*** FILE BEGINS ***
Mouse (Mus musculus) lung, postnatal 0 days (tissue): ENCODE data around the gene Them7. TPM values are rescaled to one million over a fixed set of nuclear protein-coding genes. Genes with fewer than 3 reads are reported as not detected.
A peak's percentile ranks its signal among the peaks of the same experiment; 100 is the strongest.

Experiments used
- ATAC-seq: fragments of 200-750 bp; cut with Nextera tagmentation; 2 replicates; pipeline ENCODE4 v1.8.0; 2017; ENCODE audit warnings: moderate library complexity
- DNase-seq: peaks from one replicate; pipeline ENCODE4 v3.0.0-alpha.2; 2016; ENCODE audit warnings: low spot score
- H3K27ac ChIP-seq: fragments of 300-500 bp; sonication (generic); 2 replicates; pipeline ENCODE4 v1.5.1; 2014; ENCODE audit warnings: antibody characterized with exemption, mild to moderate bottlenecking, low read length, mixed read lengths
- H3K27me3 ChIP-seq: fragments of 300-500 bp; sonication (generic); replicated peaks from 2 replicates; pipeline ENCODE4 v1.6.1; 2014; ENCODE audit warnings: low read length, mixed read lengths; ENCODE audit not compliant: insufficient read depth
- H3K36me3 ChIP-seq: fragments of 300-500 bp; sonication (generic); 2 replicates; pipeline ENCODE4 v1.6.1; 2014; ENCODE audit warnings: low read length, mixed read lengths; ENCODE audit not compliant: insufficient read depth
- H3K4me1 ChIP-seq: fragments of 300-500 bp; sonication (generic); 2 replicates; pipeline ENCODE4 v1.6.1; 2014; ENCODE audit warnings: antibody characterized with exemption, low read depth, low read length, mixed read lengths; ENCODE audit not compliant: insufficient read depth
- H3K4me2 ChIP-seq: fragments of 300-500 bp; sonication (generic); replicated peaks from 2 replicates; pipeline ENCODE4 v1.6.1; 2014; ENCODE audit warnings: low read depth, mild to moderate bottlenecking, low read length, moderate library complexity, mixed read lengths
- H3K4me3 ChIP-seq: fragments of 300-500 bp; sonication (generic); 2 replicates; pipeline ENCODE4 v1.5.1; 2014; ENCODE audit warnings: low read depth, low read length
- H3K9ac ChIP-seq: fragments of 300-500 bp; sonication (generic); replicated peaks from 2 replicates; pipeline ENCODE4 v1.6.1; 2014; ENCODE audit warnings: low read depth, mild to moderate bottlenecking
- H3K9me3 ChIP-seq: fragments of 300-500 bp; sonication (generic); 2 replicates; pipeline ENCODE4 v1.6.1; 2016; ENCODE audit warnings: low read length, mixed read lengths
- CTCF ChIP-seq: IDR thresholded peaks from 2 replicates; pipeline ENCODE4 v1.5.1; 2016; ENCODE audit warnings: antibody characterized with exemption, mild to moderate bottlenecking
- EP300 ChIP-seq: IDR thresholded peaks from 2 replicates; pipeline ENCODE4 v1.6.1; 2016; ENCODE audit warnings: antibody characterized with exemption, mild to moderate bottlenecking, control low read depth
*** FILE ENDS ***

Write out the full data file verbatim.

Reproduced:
Mouse (Mus musculus) lung, postnatal 0 days (tissue): ENCODE data around the gene Them7. TPM values are rescaled to one million over a fixed set of nuclear protein-coding genes. Genes with fewer than 3 reads are reported as not detected.
A peak's percentile ranks its signal among the peaks of the same experiment; 100 is the strongest.

Experiments used
- ATAC-seq: fragments of 200-750 bp; cut with Nextera tagmentation; 2 replicates; pipeline ENCODE4 v1.8.0; 2017; ENCODE audit warnings: moderate library complexity
- DNase-seq: peaks from one replicate; pipeline ENCODE4 v3.0.0-alpha.2; 2016; ENCODE audit warnings: low spot score
- H3K27ac ChIP-seq: fragments of 300-500 bp; sonication (generic); 2 replicates; pipeline ENCODE4 v1.5.1; 2014; ENCODE audit warnings: antibody characterized with exemption, mild to moderate bottlenecking, low read length, mixed read lengths
- H3K27me3 ChIP-seq: fragments of 300-500 bp; sonication (generic); replicated peaks from 2 replicates; pipeline ENCODE4 v1.6.1; 2014; ENCODE audit warnings: low read length, mixed read lengths; ENCODE audit not compliant: insufficient read depth
- H3K36me3 ChIP-seq: fragments of 300-500 bp; sonication (generic); 2 replicates; pipeline ENCODE4 v1.6.1; 2014; ENCODE audit warnings: low read length, mixed read lengths; ENCODE audit not compliant: insufficient read depth
- H3K4me1 ChIP-seq: fragments of 300-500 bp; sonication (generic); 2 replicates; pipeline ENCODE4 v1.6.1; 2014; ENCODE audit warnings: antibody characterized with exemption, low read depth, low read length, mixed read lengths; ENCODE audit not compliant: insufficient read depth
- H3K4me2 ChIP-seq: fragments of 300-500 bp; sonication (generic); replicated peaks from 2 replicates; pipeline ENCODE4 v1.6.1; 2014; ENCODE audit warnings: low read depth, mild to moderate bottlenecking, low read length, moderate library complexity, mixed read lengths
- H3K4me3 ChIP-seq: fragments of 300-500 bp; sonication (generic); 2 replicates; pipeline ENCODE4 v1.5.1; 2014; ENCODE audit warnings: low read depth, low read length
- H3K9ac ChIP-seq: fragments of 300-500 bp; sonication (generic); replicated peaks from 2 replicates; pipeline ENCODE4 v1.6.1; 2014; ENCODE audit warnings: low read depth, mild to moderate bottlenecking
- H3K9me3 ChIP-seq: fragments of 300-500 bp; sonication (generic); 2 replicates; pipeline ENCODE4 v1.6.1; 2016; ENCODE audit warnings: low read length, mixed read lengths
- CTCF ChIP-seq: IDR thresholded peaks from 2 replicates; pipeline ENCODE4 v1.5.1; 2016; ENCODE audit warnings: antibody characterized with exemption, mild to moderate bottlenecking
- EP300 ChIP-seq: IDR thresholded peaks from 2 replicates; pipeline ENCODE4 v1.6.1; 2016; ENCODE audit warnings: antibody characterized with exemption, mild to moderate bottlenecking, control low read depth